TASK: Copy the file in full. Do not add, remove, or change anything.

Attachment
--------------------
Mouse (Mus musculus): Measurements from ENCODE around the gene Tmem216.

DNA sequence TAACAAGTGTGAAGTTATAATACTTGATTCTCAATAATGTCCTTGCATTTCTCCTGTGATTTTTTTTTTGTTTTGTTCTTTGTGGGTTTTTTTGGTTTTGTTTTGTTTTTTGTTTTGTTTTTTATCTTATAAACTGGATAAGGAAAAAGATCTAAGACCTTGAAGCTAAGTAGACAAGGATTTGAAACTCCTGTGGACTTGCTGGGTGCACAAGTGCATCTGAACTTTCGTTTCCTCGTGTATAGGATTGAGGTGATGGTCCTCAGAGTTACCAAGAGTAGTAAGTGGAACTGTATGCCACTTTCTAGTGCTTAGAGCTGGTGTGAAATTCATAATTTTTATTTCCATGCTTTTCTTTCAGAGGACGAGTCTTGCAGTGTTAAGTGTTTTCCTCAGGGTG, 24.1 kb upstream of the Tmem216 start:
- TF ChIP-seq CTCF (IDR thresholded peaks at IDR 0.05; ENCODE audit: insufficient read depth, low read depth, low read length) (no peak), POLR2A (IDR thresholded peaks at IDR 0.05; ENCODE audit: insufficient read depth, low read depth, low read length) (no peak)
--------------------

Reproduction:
Mouse (Mus musculus): Measurements from ENCODE around the gene Tmem216.

DNA sequence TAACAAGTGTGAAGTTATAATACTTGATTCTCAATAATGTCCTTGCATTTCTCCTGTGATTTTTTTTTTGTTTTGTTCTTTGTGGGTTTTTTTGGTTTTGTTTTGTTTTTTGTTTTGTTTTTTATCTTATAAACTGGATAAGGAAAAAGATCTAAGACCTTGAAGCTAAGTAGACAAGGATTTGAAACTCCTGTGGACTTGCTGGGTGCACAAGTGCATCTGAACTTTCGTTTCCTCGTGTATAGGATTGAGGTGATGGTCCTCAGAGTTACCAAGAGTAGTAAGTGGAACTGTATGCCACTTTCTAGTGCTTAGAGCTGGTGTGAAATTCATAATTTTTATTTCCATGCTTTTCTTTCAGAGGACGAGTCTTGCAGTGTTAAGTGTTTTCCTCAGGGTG, 24.1 kb upstream of the Tmem216 start:
- TF ChIP-seq CTCF (IDR thresholded peaks at IDR 0.05; ENCODE audit: insufficient read depth, low read depth, low read length) (no peak), POLR2A (IDR thresholded peaks at IDR 0.05; ENCODE audit: insufficient read depth, low read depth, low read length) (no peak)